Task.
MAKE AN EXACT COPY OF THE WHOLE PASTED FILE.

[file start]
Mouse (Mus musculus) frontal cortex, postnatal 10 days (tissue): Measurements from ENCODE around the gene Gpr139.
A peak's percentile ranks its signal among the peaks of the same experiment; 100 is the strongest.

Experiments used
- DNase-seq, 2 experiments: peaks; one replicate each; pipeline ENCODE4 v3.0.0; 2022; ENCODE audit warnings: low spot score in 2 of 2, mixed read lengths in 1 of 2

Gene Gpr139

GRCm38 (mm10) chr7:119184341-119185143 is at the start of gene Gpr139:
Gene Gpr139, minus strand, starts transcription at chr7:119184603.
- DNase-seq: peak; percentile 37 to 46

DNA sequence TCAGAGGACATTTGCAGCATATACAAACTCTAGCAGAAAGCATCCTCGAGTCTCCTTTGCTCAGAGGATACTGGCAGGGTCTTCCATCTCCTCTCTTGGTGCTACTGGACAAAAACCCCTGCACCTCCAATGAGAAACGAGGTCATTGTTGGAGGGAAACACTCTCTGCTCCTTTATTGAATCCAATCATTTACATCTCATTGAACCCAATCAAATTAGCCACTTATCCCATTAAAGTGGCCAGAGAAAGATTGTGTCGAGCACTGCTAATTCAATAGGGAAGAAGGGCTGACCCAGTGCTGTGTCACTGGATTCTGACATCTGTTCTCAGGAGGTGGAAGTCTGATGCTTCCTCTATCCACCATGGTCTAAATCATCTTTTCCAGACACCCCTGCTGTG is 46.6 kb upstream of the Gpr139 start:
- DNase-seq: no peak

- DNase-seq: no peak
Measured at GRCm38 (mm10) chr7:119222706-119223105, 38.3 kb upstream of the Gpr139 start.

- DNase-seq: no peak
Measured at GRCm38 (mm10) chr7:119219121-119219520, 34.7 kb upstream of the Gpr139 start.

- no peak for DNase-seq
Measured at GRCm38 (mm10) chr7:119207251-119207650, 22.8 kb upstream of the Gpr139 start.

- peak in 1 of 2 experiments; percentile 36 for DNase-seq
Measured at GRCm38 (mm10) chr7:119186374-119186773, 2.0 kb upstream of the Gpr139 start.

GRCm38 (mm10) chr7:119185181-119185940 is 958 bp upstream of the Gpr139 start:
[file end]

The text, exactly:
Mouse (Mus musculus) frontal cortex, postnatal 10 days (tissue): Measurements from ENCODE around the gene Gpr139.
A peak's percentile ranks its signal among the peaks of the same experiment; 100 is the strongest.

Experiments used
- DNase-seq, 2 experiments: peaks; one replicate each; pipeline ENCODE4 v3.0.0; 2022; ENCODE audit warnings: low spot score in 2 of 2, mixed read lengths in 1 of 2

Gene Gpr139

GRCm38 (mm10) chr7:119184341-119185143 is at the start of gene Gpr139:
Gene Gpr139, minus strand, starts transcription at chr7:119184603.
- DNase-seq: peak; percentile 37 to 46

DNA sequence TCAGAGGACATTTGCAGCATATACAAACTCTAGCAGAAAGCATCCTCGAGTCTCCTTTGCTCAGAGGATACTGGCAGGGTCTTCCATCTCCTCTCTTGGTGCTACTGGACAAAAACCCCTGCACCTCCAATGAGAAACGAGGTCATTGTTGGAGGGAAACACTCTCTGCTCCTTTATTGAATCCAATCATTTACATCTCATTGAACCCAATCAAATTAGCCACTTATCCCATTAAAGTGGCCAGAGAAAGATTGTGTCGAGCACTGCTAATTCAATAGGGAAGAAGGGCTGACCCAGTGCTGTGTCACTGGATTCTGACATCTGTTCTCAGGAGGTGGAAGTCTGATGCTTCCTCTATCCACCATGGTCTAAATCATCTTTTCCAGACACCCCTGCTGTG is 46.6 kb upstream of the Gpr139 start:
- DNase-seq: no peak

- DNase-seq: no peak
Measured at GRCm38 (mm10) chr7:119222706-119223105, 38.3 kb upstream of the Gpr139 start.

- DNase-seq: no peak
Measured at GRCm38 (mm10) chr7:119219121-119219520, 34.7 kb upstream of the Gpr139 start.

- no peak for DNase-seq
Measured at GRCm38 (mm10) chr7:119207251-119207650, 22.8 kb upstream of the Gpr139 start.

- peak in 1 of 2 experiments; percentile 36 for DNase-seq
Measured at GRCm38 (mm10) chr7:119186374-119186773, 2.0 kb upstream of the Gpr139 start.

GRCm38 (mm10) chr7:119185181-119185940 is 958 bp upstream of the Gpr139 start: